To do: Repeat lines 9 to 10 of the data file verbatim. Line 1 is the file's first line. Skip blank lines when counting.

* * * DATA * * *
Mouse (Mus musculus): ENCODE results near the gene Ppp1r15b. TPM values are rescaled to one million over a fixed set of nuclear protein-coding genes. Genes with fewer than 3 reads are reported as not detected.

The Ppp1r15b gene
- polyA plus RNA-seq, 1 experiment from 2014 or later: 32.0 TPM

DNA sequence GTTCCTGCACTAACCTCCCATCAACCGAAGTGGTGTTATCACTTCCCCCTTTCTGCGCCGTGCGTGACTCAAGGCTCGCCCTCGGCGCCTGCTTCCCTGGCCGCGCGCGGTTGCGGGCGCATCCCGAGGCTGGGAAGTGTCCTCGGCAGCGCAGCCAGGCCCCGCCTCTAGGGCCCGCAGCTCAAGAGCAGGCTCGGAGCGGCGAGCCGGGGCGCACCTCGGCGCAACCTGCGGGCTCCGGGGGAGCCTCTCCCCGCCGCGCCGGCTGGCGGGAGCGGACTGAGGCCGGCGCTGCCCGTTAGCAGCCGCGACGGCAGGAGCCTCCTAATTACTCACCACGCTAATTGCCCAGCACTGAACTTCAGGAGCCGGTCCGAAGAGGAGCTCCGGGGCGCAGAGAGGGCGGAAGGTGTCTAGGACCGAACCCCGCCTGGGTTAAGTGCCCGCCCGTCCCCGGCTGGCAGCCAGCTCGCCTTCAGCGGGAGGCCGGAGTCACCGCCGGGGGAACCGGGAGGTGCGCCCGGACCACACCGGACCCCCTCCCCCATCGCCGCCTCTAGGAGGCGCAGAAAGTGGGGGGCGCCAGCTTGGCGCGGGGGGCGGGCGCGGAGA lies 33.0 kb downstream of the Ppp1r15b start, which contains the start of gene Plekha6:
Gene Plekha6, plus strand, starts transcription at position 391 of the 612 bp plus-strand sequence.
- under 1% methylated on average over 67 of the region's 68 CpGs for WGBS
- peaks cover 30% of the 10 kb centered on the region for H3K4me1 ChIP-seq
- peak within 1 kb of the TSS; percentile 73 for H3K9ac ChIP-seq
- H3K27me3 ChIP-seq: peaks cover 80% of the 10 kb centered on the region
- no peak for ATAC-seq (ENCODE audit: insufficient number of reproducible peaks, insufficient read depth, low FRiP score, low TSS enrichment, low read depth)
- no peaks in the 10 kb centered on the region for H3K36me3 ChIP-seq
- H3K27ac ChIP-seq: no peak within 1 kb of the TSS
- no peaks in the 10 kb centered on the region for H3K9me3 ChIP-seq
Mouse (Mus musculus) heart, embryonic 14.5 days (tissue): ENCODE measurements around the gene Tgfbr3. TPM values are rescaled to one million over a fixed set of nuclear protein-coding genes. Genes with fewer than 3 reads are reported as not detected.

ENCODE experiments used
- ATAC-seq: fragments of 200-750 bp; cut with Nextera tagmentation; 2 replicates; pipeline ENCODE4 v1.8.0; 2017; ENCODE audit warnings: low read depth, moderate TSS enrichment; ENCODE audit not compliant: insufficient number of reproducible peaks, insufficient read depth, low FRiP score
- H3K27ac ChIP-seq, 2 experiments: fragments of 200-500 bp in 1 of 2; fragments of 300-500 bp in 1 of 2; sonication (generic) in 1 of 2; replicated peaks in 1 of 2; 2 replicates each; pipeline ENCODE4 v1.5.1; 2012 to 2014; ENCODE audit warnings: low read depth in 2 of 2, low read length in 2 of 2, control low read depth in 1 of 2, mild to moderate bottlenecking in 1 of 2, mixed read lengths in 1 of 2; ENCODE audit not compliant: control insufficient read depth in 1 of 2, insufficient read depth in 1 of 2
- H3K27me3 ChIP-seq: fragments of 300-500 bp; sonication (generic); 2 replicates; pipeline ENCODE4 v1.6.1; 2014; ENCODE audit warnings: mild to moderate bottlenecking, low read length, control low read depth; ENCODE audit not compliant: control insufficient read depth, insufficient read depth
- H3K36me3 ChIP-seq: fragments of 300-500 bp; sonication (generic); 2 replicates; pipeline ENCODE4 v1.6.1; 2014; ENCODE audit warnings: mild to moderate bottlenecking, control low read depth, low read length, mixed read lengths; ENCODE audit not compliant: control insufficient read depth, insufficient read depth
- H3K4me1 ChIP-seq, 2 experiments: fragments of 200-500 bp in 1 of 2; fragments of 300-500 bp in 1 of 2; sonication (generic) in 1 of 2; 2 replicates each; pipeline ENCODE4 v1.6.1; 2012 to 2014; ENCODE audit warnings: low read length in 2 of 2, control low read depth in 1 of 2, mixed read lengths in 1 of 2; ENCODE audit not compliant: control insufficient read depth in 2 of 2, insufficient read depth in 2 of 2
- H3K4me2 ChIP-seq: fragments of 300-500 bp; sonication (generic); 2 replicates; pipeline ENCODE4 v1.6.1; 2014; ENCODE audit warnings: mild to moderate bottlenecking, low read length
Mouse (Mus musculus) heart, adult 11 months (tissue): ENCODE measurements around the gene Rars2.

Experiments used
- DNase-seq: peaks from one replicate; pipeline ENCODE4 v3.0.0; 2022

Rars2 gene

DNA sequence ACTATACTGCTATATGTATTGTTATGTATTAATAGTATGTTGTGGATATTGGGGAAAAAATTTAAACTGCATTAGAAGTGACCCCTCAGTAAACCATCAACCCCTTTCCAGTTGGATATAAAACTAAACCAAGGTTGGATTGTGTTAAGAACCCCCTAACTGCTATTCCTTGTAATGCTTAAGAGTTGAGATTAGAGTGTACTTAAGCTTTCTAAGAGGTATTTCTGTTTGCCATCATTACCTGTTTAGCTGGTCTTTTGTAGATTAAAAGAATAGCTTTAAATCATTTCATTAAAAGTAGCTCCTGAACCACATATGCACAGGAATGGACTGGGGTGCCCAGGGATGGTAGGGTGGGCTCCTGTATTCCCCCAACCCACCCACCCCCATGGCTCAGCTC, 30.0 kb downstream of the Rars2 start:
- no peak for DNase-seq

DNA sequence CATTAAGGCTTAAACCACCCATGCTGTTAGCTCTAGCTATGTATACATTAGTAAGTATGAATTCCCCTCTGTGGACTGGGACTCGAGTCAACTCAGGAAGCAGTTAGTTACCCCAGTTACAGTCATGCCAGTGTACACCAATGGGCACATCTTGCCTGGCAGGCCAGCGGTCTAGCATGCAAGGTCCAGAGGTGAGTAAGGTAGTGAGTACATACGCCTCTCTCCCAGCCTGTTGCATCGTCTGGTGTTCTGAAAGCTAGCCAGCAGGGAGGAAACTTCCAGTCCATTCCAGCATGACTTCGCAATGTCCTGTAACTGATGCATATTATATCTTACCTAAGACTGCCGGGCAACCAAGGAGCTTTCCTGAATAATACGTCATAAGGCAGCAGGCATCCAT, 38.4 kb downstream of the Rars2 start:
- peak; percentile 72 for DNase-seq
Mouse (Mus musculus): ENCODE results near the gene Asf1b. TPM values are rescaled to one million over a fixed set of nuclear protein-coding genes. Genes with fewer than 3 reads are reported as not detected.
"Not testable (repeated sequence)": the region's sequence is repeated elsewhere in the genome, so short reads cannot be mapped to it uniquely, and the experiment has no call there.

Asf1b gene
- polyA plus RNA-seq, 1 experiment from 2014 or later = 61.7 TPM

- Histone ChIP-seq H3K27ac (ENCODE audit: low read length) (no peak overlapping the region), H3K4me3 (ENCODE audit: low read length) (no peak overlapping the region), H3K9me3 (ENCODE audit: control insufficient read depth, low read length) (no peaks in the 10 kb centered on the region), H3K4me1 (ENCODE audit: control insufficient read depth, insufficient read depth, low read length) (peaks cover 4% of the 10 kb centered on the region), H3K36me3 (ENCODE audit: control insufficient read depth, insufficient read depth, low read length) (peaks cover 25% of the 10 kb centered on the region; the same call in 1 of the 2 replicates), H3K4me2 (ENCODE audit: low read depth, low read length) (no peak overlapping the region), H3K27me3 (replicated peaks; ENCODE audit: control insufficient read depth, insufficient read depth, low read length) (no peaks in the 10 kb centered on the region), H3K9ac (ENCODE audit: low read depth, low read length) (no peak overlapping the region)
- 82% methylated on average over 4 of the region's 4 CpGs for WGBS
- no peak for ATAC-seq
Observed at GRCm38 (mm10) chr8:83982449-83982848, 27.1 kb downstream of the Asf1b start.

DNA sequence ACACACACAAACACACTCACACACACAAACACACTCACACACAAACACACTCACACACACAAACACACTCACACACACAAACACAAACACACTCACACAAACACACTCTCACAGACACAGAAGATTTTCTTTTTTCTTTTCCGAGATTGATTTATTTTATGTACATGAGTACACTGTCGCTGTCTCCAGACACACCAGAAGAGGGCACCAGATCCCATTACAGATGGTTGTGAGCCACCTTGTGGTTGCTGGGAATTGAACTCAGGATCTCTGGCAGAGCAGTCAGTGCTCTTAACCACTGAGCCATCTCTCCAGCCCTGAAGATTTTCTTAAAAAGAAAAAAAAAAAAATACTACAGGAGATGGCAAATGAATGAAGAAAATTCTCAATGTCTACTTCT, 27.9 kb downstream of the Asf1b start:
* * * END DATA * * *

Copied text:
- H3K27me3 ChIP-seq: peaks cover 80% of the 10 kb centered on the region
- no peak for ATAC-seq (ENCODE audit: insufficient number of reproducible peaks, insufficient read depth, low FRiP score, low TSS enrichment, low read depth)